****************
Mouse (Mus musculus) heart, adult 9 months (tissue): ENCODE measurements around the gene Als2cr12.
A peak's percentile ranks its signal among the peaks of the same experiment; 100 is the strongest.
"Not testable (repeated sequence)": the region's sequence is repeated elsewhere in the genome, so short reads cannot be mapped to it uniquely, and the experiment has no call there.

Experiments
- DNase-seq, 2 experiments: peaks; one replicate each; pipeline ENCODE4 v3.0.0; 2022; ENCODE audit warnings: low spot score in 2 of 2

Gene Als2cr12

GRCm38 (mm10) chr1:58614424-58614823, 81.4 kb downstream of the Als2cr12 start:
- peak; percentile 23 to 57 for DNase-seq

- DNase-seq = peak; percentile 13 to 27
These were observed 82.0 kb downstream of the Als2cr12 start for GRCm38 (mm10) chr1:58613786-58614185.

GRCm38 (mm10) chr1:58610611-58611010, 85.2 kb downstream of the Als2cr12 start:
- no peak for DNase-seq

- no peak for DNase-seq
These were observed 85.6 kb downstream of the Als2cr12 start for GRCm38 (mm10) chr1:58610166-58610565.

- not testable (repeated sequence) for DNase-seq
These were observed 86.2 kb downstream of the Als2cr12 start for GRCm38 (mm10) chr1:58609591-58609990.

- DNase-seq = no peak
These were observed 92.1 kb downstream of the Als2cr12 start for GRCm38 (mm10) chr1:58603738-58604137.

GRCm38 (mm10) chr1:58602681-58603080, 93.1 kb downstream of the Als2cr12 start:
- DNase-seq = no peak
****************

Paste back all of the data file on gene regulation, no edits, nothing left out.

Mouse (Mus musculus) heart, adult 9 months (tissue): ENCODE measurements around the gene Als2cr12.
A peak's percentile ranks its signal among the peaks of the same experiment; 100 is the strongest.
"Not testable (repeated sequence)": the region's sequence is repeated elsewhere in the genome, so short reads cannot be mapped to it uniquely, and the experiment has no call there.

Experiments
- DNase-seq, 2 experiments: peaks; one replicate each; pipeline ENCODE4 v3.0.0; 2022; ENCODE audit warnings: low spot score in 2 of 2

Gene Als2cr12

GRCm38 (mm10) chr1:58614424-58614823, 81.4 kb downstream of the Als2cr12 start:
- peak; percentile 23 to 57 for DNase-seq

- DNase-seq = peak; percentile 13 to 27
These were observed 82.0 kb downstream of the Als2cr12 start for GRCm38 (mm10) chr1:58613786-58614185.

GRCm38 (mm10) chr1:58610611-58611010, 85.2 kb downstream of the Als2cr12 start:
- no peak for DNase-seq

- no peak for DNase-seq
These were observed 85.6 kb downstream of the Als2cr12 start for GRCm38 (mm10) chr1:58610166-58610565.

- not testable (repeated sequence) for DNase-seq
These were observed 86.2 kb downstream of the Als2cr12 start for GRCm38 (mm10) chr1:58609591-58609990.

- DNase-seq = no peak
These were observed 92.1 kb downstream of the Als2cr12 start for GRCm38 (mm10) chr1:58603738-58604137.

GRCm38 (mm10) chr1:58602681-58603080, 93.1 kb downstream of the Als2cr12 start:
- DNase-seq = no peak